NUS Culture Day 2018

Culture Day 2018
This slideshow uses a JQuery script adapted from Pixedelic

The status of the feagaiga, or the sacred covenant, the sister as the apple of the brother's eye is not enough to protect "all "women from the prevalence of domestic violence in Samoa.

This is according to Professor Tagaloatele Peggy Dunlop, Professor of Pacific Studies at Auckland University of Technology, in delivering the keynote address, at the second day of the 4th Samoa Conference currently underway at the National University of Samoa. The professor presented a research titled "revisiting sisters and wives", asking the key question can value of women translates to ending violence against women.

The professor based some of her research on the recent first commission on Women's rights where a steep increase of family violence was presented. Among the most vulnerable to violence according to her research were young girls, and particular the nofotane, or women who are married into other families. According to the professor, women were prevented from sharing their stories by the mentality of families to hide and silence what has been happening to protect the family status, undermining the emotional impacts on them and their children. This highlights the urgency of seeking answers.

Professor acknowledges the legal processes set up by the state to address this problem. However the professor said that rearranging a few tasks and changing a few roles, will not provide a solution. She said we should go back to our family structures, and reevaluate how we value relationships with others in the past.

One of the practices in the faásamoa which should theoretically prevent violence against women in Samoa is the women's sacred status as the covenant or the feagaiga the apple of the brother's eye. However the professor claim the feagaiga is no longer enough to safeguard women from violence. This feagaiga can never stop the domestic violence that women are facing today.

The professor was unable to determine exactly when the status of the ‘feagaiga’ stops being a force to prevent domestic violence. She claim however that the feagaiga only protect somebody's sister, and not the wives.

In the question and answer session, some says feagaiga stops when the sister gets married however some says it only stops when the sister is no longer living. According to the Vice chancellor of the National University of Samoa professor Fui Leapai Tuua ilaoa Asofou So'o, the feagaiga is now relegated to the periphery because the realities and contexts that it was related to are not there 100%.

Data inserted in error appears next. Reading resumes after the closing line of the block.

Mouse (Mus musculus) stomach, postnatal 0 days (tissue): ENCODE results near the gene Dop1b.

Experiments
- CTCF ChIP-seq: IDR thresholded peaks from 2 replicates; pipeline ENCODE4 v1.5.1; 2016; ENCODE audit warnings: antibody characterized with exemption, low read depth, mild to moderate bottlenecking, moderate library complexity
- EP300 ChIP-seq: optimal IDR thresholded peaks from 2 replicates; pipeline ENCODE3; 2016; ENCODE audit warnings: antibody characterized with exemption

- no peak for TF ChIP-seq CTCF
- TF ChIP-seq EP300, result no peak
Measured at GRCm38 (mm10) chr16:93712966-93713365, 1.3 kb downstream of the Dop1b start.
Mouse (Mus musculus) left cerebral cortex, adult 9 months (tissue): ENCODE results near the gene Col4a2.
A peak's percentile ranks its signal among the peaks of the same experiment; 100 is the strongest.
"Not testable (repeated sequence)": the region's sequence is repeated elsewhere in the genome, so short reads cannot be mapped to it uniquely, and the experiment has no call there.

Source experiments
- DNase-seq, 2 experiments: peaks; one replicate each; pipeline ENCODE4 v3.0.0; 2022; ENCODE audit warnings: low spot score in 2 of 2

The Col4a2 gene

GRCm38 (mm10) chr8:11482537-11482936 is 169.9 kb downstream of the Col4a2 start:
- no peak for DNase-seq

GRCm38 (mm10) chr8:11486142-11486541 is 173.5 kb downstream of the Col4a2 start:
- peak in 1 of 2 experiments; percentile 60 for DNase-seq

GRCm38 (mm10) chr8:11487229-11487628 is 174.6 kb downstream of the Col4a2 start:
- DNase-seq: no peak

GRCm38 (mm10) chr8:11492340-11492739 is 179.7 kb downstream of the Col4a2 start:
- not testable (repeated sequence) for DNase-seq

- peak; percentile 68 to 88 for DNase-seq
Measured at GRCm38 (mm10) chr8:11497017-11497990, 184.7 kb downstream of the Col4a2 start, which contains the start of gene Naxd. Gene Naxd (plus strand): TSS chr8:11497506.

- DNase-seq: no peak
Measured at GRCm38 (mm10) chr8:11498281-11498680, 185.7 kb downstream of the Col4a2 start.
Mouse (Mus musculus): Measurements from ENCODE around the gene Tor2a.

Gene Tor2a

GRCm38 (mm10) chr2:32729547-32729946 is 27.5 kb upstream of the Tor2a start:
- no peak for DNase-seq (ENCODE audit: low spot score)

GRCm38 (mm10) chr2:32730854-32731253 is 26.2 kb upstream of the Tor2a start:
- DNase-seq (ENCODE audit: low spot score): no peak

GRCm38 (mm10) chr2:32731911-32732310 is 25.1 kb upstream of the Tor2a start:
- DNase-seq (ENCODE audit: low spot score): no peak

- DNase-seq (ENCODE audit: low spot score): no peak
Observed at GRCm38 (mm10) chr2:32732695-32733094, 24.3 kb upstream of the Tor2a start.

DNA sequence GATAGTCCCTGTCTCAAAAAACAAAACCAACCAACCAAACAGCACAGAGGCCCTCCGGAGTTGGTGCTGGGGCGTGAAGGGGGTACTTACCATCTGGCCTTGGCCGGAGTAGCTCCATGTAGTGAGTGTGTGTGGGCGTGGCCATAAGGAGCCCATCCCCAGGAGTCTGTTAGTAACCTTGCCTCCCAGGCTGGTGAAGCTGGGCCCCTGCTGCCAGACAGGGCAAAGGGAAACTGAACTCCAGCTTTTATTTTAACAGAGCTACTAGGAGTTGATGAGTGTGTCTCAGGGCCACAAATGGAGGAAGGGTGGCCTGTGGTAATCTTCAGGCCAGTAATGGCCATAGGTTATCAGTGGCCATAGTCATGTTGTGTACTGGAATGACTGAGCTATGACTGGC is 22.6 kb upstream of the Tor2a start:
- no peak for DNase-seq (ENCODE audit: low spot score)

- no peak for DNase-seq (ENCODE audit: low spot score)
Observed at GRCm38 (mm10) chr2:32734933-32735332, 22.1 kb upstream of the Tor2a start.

He said it was relevant in the old times, times of wars, conflict, strategies, deciding who to hold the matai titles. "Now we have customary laws now to take care of conflicts. So the feagaiga relegated to the periphery. It is up to us Samoans to decide what to hold on to and what to let go," commented the Vice Chancellor. Tuiloma Dr. Susana Taua'a, one of the participants also suggested that perhaps the ideology of the feagaiga has shifted to a stranger, in this case the church minister which perhaps is the reason for the feagaiga status being relegated to the, periphery“ The wives and the sisters have the right to be safe. Women should be free from violence and harm”, says Prof. Dunlop.

“In New Zealand the family system isn’t working because there are so many options. Others turn to law for help”, says Prof. Dunlop.

In Samoa, there are many communities that they are divided into. For instance, there are the Matai Village Administration, Faletua & Tausi (In marrying wives), Aualuma (Daughters of the village), Aumaga (Untitled males) and Children.

Prof. Dunlop said we need to find a system that prevents family against "all women" not some women.

She insisted that we should go back to the traditional family structures and evaluating our relationships and how we use to view others, therein lays the solution to family violence against women.

The Samoa conference continues.

*Vaelei is a first year Media and Journalism student at the National University of Samoa.

 

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